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Bird species diversity in the greater Phoenix area, Arizona.
Katti, Madhusudan1, Shochat, Eyal1, 1
ABSTRACT- Previous studies on breeding bird communities in urban environments showed that though urban habitats support higher bird densities than surrounding natural habitats, they reduce species diversity, and are occupied by mostly abundant commensal species. We tested whether the same patterns exist during the non-breeding season, in the greater Phoenix area, using population monitoring data from the Central Arizona - Phoenix LTER project. During October-November 2000 we counted non-breeding birds in 51 sites covering four habitats: desert (15 sites), agricultural (7), riparian (11) and urban (18). Average bird abundance differed significantly between habitats, with the highest abundance in urban and the lowest in desert habitat. We also found significant differences in average species richness between habitats, with the highest species richness in riparian and lowest in desert habitat. Total species richness was highest in riparian habitat and lowest in desert. We used Fisher's Alpha index for species diversity to control for differences in sample size. We found that species diversity was highest in riparian and lowest in urban habitat. Species diversity in desert was similar to agricultural habitat, but not species composition. In urban habitat, 55% of all birds belong to 4 alien invader species, 35% to 21 widespread native species, and 10% to 9 Sonoran species. We suggest that to maintain native bird species diversity, urban development needs to preserve the existing range of habitats in a relatively intact state.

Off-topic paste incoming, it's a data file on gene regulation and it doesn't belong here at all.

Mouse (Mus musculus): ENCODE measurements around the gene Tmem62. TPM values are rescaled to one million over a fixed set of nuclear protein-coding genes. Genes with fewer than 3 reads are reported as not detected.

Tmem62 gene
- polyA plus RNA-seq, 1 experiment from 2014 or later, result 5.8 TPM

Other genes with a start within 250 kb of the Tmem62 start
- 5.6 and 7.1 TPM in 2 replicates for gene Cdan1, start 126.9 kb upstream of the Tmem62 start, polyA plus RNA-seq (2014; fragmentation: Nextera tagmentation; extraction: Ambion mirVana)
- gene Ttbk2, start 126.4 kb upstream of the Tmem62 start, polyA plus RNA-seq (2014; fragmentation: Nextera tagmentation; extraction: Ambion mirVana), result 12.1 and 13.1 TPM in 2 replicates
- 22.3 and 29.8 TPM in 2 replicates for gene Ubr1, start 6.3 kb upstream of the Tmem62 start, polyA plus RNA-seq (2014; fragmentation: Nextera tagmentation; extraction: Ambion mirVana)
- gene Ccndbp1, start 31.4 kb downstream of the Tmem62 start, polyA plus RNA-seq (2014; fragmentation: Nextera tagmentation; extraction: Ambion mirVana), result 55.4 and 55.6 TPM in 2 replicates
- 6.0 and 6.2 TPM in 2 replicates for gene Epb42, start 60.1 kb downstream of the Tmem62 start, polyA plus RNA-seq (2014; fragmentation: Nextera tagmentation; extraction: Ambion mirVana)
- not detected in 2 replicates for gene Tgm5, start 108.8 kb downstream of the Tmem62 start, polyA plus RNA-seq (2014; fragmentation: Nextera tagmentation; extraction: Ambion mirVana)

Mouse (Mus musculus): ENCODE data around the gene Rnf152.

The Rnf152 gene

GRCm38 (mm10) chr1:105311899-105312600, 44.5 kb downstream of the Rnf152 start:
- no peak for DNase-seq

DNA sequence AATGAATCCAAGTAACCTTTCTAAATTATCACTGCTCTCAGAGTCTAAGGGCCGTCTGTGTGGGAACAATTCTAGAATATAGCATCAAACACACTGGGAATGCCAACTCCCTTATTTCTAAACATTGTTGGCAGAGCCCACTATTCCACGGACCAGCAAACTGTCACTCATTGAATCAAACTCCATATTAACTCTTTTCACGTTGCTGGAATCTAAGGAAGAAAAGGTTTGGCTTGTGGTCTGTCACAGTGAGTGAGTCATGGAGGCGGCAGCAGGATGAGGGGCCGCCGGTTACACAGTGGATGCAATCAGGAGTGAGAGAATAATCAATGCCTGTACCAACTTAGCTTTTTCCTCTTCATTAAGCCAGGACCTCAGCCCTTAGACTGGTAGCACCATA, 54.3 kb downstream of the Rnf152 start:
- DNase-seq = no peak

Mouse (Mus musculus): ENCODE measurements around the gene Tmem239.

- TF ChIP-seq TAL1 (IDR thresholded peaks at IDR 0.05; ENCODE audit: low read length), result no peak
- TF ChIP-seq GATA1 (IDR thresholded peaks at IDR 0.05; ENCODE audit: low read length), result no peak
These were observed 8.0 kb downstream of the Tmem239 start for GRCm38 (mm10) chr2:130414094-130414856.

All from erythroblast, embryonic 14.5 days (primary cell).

KEY WORDS: urban, community, desert, LTER